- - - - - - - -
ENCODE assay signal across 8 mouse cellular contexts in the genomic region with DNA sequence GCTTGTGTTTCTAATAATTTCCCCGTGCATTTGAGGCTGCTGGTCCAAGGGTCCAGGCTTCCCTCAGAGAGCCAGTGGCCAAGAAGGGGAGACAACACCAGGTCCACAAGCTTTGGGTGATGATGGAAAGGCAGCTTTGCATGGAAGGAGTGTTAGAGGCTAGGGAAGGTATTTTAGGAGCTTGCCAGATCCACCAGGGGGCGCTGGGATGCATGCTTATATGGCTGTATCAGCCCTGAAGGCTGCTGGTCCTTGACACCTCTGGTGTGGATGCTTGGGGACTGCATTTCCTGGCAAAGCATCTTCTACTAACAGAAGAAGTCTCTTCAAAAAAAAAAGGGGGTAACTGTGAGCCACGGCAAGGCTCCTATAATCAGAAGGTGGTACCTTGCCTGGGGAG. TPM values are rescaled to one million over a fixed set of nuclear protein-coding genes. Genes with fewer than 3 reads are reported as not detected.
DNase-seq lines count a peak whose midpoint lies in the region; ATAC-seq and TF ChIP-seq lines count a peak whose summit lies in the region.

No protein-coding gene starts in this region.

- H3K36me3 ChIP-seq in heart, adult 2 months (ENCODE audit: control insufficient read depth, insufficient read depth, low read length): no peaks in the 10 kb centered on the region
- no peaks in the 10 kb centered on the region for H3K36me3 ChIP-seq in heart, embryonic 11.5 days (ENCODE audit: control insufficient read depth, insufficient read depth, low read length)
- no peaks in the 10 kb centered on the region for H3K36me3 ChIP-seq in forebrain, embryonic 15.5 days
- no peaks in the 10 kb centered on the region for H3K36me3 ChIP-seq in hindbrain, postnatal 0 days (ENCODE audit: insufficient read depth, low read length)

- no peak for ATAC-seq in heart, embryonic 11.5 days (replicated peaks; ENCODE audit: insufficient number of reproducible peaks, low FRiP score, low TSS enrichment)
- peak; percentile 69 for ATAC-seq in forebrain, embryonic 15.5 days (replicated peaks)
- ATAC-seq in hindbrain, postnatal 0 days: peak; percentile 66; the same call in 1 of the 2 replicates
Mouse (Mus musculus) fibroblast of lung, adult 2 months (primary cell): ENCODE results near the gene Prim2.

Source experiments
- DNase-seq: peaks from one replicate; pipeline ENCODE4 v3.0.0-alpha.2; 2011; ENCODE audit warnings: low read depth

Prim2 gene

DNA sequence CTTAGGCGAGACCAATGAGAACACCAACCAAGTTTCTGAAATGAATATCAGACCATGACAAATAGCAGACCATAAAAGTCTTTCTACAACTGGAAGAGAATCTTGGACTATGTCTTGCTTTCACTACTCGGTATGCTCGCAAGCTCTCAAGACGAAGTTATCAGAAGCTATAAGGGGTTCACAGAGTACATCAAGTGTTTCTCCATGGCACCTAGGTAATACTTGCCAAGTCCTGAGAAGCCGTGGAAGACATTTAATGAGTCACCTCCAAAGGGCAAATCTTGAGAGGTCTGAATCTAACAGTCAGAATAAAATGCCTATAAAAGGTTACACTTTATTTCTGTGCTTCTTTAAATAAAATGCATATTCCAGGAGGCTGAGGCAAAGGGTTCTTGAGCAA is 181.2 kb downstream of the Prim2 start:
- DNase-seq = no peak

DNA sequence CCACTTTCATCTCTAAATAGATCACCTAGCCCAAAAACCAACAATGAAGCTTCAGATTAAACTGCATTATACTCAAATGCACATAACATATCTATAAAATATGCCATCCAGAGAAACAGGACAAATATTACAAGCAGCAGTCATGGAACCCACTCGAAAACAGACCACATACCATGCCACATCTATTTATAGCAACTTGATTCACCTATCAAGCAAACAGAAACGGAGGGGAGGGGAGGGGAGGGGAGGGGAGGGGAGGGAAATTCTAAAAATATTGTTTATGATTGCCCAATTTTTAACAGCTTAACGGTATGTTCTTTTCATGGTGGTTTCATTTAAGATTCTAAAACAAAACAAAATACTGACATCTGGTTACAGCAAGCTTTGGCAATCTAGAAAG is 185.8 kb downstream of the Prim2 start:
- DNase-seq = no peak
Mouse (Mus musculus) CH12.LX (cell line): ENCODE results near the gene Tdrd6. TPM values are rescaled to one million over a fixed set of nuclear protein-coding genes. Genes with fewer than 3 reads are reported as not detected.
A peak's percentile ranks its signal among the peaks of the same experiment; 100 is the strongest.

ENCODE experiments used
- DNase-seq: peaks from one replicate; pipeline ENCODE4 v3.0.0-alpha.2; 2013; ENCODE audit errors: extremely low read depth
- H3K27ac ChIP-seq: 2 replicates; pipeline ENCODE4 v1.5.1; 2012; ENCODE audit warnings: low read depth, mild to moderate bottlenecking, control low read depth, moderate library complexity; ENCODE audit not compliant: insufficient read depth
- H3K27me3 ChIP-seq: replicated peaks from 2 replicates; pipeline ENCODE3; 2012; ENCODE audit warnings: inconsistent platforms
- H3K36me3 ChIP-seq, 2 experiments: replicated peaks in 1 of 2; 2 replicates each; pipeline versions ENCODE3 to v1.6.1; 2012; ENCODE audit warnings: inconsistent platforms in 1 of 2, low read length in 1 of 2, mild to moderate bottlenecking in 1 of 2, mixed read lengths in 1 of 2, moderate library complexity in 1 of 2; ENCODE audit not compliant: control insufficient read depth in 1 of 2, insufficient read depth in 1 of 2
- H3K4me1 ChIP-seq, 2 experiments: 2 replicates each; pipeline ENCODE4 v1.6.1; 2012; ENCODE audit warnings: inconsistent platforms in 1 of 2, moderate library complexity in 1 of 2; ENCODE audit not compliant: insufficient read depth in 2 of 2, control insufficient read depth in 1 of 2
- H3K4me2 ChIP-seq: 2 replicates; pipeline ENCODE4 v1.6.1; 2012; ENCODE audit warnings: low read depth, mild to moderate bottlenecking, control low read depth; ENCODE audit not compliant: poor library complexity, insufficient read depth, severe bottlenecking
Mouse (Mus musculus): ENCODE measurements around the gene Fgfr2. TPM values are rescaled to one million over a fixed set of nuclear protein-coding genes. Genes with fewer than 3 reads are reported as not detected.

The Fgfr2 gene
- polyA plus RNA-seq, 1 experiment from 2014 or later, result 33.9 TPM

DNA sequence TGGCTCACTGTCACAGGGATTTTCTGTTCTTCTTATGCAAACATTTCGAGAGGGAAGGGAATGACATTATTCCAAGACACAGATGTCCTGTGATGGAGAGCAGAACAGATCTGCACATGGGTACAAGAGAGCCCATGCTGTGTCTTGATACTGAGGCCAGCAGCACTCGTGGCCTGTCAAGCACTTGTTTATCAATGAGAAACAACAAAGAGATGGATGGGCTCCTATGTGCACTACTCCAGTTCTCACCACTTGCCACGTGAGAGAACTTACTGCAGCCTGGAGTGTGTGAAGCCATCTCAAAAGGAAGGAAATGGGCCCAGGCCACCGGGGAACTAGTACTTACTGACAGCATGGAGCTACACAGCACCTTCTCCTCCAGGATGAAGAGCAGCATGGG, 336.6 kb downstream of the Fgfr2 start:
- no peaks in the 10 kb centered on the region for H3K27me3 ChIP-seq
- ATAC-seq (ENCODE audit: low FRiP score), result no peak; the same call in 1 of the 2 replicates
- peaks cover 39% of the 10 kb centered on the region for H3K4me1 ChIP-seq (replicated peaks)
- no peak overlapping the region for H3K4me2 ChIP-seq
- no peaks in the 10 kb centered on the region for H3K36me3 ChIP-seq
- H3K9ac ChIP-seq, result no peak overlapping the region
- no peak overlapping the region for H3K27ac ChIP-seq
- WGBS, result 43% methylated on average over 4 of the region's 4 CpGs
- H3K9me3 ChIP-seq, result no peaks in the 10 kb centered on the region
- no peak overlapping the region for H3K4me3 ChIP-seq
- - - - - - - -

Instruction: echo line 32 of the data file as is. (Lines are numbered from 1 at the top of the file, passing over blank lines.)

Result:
- no peaks in the 10 kb centered on the region for H3K27me3 ChIP-seq